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Our Results

Results and Successes of Our Program

More Students are Walking

Prior to our program launch in 2008, about 17% of intermediate school students walked or biked home from school out of 35% of students who lived within a mile. In 2012, 26% of intermediate school students walked or biked home from school. This increase of 54% equates to an extra 50 students every day.

A total of 164 students live within a mile of school and 132 of them are walking regularly; this is 77% of our target.

Middle School Students are No Longer Prohibited from Biking to School

We have opened up the possibility for middle school students to bike to school by effectively changing a school policy against biking by addressing the school board’s concerns about bicyclists intersecting with student drivers. In 2011, a new bike path was installed on school property to minimize areas where cars and bikes would intersect. This was combined with new and well-publicized school route maps and policies on arrival and dismissal.

Students are Encouraged to Walk and Bike More Often

We have held highly successful encouragement programs where the students are integrally involved in creating a successful event and where we have witnessed huge increases in student participation. Instead of planning a program or event and “rolling it out” to a school, we have learned that for a program to be truly successful, we must involve the students in the planning and implementation. It has to become their event. As an example, for our first Walk to School Day event in 2009, we had about 30 middle school students (grades 7 & 8) walk (about 11% of the student body) and about 180 intermediate school students (grades 4 to 6) (35% of the student body). The following year, we involved middle school student council in planning the event and had a huge increase in participation.  All of the sudden the students had decided to form teams and develop t-shirts and mascots to show their spirit. The teachers were invited to walk with the students and we had 115 middle school students and 200 intermediate students participating. In 2012, the same strategy was applied, and participation grew to 200 middle school students (85% of the total) and over 300 intermediate students (70%).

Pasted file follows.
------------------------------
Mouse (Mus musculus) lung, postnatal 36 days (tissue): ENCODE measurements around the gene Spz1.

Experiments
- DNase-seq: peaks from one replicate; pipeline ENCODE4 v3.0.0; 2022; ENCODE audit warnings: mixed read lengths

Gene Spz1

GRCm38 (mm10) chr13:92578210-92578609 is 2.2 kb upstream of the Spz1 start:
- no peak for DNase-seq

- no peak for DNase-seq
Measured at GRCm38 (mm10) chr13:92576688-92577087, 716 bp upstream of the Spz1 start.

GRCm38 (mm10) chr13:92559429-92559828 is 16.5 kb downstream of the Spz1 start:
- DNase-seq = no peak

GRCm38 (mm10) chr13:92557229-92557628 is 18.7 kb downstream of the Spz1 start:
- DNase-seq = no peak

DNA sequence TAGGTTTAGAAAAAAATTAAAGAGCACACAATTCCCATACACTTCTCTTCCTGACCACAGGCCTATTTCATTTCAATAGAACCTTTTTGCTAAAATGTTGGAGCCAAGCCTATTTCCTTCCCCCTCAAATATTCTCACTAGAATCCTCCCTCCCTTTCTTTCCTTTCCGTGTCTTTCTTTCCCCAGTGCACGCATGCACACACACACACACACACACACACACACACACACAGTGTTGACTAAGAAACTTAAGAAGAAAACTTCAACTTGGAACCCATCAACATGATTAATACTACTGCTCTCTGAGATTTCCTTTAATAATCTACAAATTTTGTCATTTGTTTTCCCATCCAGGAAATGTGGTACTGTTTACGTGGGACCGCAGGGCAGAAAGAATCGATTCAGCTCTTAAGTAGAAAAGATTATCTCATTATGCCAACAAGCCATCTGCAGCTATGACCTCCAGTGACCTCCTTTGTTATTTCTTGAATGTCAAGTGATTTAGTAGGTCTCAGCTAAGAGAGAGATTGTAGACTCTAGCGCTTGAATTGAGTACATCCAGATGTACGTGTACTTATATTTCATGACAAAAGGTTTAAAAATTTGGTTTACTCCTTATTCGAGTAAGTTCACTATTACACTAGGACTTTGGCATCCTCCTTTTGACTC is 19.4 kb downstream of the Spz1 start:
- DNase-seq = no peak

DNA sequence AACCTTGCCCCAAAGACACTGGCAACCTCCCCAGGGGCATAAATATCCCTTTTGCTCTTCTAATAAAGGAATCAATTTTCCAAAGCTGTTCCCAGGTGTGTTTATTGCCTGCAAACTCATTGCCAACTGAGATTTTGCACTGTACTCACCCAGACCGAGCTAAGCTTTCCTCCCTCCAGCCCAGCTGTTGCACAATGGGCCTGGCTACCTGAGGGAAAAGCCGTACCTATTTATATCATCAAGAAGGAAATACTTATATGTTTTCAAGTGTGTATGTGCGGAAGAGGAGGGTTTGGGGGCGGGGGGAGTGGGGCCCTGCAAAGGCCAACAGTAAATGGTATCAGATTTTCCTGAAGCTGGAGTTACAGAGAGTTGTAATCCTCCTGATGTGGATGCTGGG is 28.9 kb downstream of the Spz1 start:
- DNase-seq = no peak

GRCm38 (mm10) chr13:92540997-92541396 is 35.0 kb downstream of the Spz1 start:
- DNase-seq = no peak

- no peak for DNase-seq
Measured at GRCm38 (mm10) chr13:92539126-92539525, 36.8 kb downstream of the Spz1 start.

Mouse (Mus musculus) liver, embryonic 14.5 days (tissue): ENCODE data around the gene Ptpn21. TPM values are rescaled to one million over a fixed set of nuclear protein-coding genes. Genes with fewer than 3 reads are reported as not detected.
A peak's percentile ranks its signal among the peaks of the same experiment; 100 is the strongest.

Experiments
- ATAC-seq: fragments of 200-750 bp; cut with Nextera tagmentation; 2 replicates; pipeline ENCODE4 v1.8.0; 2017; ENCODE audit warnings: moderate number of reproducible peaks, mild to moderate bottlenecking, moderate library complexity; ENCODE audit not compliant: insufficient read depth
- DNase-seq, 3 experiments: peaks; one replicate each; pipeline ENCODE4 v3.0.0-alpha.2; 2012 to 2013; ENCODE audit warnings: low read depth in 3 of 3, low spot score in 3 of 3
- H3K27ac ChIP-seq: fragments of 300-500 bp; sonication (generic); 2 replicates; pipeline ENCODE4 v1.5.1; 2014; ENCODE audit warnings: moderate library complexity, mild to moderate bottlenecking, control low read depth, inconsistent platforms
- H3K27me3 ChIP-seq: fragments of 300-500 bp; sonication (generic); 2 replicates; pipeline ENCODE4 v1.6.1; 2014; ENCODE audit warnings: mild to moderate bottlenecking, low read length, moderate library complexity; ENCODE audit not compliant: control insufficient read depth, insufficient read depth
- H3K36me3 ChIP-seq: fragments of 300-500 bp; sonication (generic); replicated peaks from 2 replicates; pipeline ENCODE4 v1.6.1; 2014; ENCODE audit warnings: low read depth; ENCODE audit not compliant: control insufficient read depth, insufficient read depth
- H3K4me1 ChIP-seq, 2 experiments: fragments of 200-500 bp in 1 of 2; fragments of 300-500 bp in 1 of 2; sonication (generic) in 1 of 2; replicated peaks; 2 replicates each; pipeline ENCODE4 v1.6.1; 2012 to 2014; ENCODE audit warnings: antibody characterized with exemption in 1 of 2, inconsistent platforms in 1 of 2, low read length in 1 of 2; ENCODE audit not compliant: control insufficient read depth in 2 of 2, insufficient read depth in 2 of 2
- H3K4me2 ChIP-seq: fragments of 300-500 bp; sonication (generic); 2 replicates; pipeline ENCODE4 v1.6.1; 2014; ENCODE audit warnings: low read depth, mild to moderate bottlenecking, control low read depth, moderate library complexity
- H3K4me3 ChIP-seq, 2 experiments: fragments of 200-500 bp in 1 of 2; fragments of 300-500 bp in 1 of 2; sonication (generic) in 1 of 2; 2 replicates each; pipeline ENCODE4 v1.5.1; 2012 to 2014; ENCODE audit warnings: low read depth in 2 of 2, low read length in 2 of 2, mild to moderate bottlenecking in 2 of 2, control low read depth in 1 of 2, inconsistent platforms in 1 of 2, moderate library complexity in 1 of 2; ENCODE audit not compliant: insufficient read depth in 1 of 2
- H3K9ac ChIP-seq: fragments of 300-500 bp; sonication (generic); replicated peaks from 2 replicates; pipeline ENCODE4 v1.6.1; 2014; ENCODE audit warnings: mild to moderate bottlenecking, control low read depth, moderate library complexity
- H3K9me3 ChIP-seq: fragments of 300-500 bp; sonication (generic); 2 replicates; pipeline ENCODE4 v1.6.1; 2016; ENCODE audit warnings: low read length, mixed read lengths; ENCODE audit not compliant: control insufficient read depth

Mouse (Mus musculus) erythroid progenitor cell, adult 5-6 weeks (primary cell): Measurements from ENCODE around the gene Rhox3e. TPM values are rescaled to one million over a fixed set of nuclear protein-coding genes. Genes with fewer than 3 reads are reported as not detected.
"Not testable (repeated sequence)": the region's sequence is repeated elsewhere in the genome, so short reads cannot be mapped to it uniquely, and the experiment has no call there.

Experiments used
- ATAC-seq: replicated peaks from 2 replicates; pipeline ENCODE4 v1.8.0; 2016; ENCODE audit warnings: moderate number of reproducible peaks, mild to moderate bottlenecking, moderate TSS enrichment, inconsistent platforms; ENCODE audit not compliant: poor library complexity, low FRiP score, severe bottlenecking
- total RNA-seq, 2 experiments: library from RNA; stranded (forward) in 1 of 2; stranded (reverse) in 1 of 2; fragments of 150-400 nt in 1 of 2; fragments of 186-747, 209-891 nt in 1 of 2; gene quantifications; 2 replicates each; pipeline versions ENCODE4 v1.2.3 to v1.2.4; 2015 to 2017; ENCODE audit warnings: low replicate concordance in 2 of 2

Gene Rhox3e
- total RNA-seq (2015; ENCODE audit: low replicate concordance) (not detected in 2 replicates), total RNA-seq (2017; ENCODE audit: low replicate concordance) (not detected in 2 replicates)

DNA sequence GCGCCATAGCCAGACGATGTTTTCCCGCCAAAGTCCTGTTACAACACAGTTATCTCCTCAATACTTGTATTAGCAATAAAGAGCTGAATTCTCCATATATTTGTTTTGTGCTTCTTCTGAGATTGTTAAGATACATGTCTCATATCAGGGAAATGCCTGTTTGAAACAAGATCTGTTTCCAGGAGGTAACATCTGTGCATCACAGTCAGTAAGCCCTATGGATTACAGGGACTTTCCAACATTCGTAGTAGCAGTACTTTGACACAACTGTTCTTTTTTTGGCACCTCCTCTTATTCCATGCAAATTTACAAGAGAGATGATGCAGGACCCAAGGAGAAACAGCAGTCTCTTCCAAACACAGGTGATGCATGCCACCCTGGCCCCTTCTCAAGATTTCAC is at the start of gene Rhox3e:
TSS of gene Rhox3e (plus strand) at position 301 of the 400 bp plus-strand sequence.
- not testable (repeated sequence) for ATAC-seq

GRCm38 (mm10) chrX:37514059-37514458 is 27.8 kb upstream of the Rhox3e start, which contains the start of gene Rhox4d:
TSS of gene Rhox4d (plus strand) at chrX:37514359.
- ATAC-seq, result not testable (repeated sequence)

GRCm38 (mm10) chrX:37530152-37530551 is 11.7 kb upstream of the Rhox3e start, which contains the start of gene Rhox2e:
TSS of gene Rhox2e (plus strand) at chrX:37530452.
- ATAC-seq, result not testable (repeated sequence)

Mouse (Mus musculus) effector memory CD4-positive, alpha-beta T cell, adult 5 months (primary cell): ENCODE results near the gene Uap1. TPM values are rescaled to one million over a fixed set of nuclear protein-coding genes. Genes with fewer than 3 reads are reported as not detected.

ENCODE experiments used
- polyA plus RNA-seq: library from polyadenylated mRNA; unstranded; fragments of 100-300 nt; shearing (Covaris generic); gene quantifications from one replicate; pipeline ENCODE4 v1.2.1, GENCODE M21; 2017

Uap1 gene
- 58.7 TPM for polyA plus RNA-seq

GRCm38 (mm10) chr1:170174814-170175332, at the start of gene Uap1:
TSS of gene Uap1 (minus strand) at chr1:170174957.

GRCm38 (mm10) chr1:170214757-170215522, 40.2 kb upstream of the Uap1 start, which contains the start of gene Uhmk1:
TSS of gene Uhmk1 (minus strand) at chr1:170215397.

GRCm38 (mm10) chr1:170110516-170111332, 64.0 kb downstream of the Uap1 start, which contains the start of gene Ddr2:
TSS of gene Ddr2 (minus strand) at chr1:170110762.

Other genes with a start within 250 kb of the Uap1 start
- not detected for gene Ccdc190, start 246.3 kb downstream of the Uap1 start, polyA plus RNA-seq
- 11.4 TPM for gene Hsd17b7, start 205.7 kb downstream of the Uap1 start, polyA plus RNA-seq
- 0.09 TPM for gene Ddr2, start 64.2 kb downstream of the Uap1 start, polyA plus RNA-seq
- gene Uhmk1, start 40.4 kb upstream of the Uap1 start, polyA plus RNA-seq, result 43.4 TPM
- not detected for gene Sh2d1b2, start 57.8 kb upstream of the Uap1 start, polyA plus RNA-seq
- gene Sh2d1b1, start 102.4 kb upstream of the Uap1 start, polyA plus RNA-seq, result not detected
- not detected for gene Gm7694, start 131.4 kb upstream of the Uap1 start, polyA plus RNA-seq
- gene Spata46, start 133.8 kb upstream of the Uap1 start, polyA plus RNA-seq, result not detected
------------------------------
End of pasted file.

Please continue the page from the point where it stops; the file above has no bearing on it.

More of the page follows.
Students are Encouraged & Supported

We’ve deployed creative and comprehensive safety educational and encouragement programs that resonate with the students. We are very proud to work with the schools to integrate bike safety education into the physical education program curriculum starting in 2012. This will ensure a sustainable and comprehensive bike education program that will impact all the students. Every student in grades 4, 6, 7 and 8 will receive training on riding safely in traffic. Coupled with the new bike path and policy change, we hope this will promote an increase in middle school cyclists.

 Sustainability & Community Involvement

Finally, we’ve built a truly cooperative endeavor between the Village, school district, police department, school-age parents, local merchants and the community, which has allowed us to meet our goals to improve safety and encourage more students to walk/bike AND to build a sustainable program supported by our entire community.


Police: start of school safety force, provide safety at all our events, consult on safety issues, run radar daily in school zones, participate in education initiatives, plan and staff annual bike rodeo, representative on Steering Committee

Village: approved additional signs for schools and crossings, Mayor has issued proclamations for Walk to School Day, Bike to School Day and Crossing Guard Appreciation Day, street banner for Walk to School to alert motorists, student-designed flags have hung in school zones, route map, new sidewalks on key connector road to school, Village Administrator on our Steering Committee

School: principals at three schools are integrally involved in our programs and meet monthly as part of our Steering Committee, business manager and superintendent also part of Steering Committee

Parents: core volunteers, planners

Community: volunteer crossing guards (grandparents, business people)

Merchants: Sponsors and partners for our events, provide donations of prizes, booths at our Walk to School Fun Fitness Fair, Little Theater does skits on safety